As well as being shown a number of slides of paintings which include symbols, quite a bit of time was spent looking closely at Margarito d’Arezzo’s painting, The Virgin and Child Enthroned, which is full of symbolism and narrative. Note the mandorla (the almond shape enclosing the Virgin Mary) which symbolises eternity. This is one of the very few signed paintings of the era. Margarito was a prolific and very important artist in the 13th century who drew on sculpture and byzantine painting for inspiration and was a wonderful storyteller. Painted around 1263, this is the oldest picture in the National Gallery’s collection.

In the second hour of Week 3, Peter Schade, Head of Framing at the National Gallery introduced us to the stylistic evolution and the development of the frames of the National Gallery’s paintings. He described how he sources, creates, and adapts examples which complement the paintings historically. Here is an example of a frame he is working on. Nardo di Cione, Three Saints – about 1363-65

And here is a short video which gives a taste of what Peter’s work involves: https://youtu.be/1sR2g9dN9dM

Week 4: Context

This week the question raised was ‘How do paintings function differently in museums from their original locations?’ ‘Most of the works commissioned during the Medieval and early Renaissance period were designed for worship and yet very few of them remain in their original location, calling into question how we can interpret and view these works in a museum context’ (text from Siân Walters’ handout). Many of the works of this period were designed to be seen in dark churches and lit by candlelight. They were also designed as altar pieces to be hung high up, so that the view of them could not be obscured. If the centre of the painting was going to be obscured by a large cross on the altar, then that section of the painting included very little detail and no content of importance. 

A lot of these paintings were very large, often with many panels. In the 1700s and 1800s, when the monasteries and convents were suppressed, many of these paintings were split up and the panels dispersed. There is evidence of this in Bernardo Daddi’s , The Coronation of the Virgin, c.1340-5. National Gallery. Room 60, where a digital reconstruction by Rachel Billinge, shows how the painting has lost some of its original content.

Some exhibitions try to bring the dispersed panels together again, as in the case of Jacopo di Cione’s The San Pier Maggiore Altarpiece and workshop,1370-1. National Gallery. Room 60

We also looked at Duccio’s, Maestà Predella Panels, c. 1307/8-11. National Gallery. Room 52, in relation to this week’s topic of context. This is what is written on the National Gallery’s website about this work:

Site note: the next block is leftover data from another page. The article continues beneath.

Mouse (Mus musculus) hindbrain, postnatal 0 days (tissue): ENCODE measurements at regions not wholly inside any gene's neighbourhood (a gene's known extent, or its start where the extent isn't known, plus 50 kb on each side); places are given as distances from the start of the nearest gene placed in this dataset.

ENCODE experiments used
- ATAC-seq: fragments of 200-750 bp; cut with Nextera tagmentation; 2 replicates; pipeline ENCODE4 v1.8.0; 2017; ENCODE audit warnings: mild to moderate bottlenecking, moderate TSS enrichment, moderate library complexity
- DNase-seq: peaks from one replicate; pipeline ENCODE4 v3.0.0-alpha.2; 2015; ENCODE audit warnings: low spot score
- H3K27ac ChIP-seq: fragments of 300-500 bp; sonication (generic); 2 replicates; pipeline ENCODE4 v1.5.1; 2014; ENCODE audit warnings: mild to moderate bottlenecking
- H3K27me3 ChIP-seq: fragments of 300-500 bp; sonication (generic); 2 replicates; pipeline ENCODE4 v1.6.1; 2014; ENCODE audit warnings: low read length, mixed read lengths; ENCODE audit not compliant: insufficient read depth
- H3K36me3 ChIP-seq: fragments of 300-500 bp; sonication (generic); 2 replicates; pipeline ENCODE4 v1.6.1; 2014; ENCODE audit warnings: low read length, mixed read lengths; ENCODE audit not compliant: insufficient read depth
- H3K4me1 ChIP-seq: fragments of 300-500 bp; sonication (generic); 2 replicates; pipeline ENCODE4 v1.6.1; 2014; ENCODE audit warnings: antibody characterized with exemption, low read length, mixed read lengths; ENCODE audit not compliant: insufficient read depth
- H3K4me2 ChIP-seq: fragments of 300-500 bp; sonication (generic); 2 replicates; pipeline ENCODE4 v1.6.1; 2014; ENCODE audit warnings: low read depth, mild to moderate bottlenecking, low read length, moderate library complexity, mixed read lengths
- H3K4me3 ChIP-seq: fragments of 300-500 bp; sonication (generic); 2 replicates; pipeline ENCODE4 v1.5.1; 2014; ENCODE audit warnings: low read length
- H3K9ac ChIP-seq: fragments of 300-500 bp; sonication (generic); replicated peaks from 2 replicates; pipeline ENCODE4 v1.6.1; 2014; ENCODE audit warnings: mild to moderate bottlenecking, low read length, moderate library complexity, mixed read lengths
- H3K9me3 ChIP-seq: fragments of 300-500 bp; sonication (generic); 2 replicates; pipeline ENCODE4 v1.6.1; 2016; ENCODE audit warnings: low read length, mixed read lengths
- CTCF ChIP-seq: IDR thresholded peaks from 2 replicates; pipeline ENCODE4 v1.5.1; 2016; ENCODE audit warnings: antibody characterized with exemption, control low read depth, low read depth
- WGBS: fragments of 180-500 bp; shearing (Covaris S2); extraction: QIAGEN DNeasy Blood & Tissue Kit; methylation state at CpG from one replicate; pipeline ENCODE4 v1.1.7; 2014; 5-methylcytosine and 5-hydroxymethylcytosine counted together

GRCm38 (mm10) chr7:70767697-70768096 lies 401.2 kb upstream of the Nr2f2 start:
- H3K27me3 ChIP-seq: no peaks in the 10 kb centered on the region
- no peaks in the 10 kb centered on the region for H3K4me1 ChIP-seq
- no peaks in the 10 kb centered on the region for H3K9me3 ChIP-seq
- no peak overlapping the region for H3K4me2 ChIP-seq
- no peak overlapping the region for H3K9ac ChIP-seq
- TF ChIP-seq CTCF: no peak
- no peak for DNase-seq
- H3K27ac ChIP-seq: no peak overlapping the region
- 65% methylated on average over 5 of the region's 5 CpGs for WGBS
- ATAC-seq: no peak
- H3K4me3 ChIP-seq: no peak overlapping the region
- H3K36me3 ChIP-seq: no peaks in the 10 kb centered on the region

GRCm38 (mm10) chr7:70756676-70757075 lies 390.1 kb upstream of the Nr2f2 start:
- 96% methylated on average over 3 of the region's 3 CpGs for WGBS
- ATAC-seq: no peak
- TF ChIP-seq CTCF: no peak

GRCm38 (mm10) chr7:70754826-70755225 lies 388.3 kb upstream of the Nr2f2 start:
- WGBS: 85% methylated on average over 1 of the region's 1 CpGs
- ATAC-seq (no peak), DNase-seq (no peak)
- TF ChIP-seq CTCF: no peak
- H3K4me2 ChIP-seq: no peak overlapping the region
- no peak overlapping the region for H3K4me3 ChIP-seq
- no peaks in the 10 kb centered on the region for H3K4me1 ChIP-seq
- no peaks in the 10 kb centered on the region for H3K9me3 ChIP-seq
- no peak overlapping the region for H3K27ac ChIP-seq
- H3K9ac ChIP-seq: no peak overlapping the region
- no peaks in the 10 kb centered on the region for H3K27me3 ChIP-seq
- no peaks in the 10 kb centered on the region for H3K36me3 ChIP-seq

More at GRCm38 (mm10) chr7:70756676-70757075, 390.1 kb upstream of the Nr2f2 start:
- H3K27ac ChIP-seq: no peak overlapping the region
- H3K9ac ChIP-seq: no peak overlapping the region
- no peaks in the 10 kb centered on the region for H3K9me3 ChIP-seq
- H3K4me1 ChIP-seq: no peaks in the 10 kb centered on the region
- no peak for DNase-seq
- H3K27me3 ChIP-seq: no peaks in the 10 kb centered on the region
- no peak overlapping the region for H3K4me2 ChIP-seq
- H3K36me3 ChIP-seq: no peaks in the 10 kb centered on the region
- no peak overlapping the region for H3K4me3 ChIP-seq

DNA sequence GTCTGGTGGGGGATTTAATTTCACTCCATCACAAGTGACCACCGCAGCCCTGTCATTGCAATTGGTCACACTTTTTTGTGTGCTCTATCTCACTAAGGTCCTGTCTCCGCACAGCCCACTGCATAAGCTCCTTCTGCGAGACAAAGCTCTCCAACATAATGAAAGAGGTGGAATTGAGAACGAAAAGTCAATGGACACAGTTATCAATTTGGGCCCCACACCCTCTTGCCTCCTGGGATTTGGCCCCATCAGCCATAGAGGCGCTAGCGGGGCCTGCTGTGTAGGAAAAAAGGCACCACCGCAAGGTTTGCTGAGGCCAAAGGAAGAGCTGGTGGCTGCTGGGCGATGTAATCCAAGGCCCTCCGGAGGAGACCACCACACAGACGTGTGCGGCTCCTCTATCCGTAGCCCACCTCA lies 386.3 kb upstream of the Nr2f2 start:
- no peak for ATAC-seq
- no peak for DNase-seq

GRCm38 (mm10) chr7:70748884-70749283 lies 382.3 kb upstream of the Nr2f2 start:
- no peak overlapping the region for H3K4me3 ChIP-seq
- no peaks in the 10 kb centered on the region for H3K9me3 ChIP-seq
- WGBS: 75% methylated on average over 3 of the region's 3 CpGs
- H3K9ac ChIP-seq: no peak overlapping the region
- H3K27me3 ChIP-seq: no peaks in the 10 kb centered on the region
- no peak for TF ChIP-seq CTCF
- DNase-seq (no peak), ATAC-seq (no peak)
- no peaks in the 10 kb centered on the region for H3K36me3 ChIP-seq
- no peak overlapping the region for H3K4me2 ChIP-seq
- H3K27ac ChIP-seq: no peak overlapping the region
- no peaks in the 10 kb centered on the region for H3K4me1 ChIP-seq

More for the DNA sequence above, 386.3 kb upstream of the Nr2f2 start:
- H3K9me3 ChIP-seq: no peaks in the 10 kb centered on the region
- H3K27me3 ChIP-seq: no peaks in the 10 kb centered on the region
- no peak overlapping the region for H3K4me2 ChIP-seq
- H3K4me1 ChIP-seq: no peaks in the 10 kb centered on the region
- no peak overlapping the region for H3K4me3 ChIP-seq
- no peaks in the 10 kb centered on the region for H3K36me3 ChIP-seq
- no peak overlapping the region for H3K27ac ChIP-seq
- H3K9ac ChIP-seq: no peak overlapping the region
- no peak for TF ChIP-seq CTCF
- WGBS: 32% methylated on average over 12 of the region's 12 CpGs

There are different ideas as to the location of this high altar and why the altarpiece was double sided, but it is likely that the congregation had access to both sides. By 1506 the Maestà had been removed from the high altar and in the late eighteenth century it was sawn in half, causing damage to the Virgin’s face. Some fragments were sold and are now scattered across international collections; a few are now missing. The majority of it remains to be seen in the Museo dell’opera del Duomo in Siena.

Another work where knowledge of the original location helps in understanding its function is Andrea di Bonaiuto da Firenze’s, The Virgin and Child with Ten Saints, c.1365-70. National Gallery. Room 51

Andrea di Bonaiuto da Firenze The Virgin and Child with Ten Saints about 1365-70 Egg tempera on wood, 28 x 105.8 cm Presented by Mrs Richard F.P. Blennerhassett, 1940 NG5115 https://www.nationalgallery.org.uk/paintings/NG5115

And I wasn’t aware before this session of Bonaiuto da Firenze’s amazing frescoes in the Spanish Chapel, 1365-7, Santa Maria Novella, Florence. I hope I will be able to see these in situ one day.

From all this it is clear that museums and galleries, such as the National Gallery, have their work cut out for them in trying to display their paintings as authentically as possibly. It is limited in what you can do in a gallery environment, but digital visualization techniques are beginning to help address some of the problems. See for example the Hidden Florence website for a flavour of how the locations, in which some of these paintings originally hung, can be recreated.

Week 5: Technique

The first half of Week 5 was led by Siân Walters, and the second half by Rachel Billinge, Research Associate in the National Gallery’s Conservation Department.

Siân Walters explored the ways in which art was created during the Medieval and early Renaissance period, focussing on two main techniques, egg tempera and fresco, as well as the development of oil painting in Northern Europe. She referred again to Cennino Cennini’s book, The Craftsman’s Handbook, as the source of practical advice, and guide to techniques used in this period.

Egg tempera was a technique used in most early Italian panel paintings. Colours were mixed with water and then bound (tempered) with a glutinous water-soluble bind medium, usually egg yolk. There are five stages to the egg tempera technique.

1. The wood panel is prepared by a joiner; the type of wood depends on what is available

2. The wood is smoothed with Gesso

3. The preparatory drawing is made on the surface of the panel

4. The preparatory drawing is covered with Bole (a kind of red clay used as a preparatory layer prior to the application of gold leaf in panel paintings)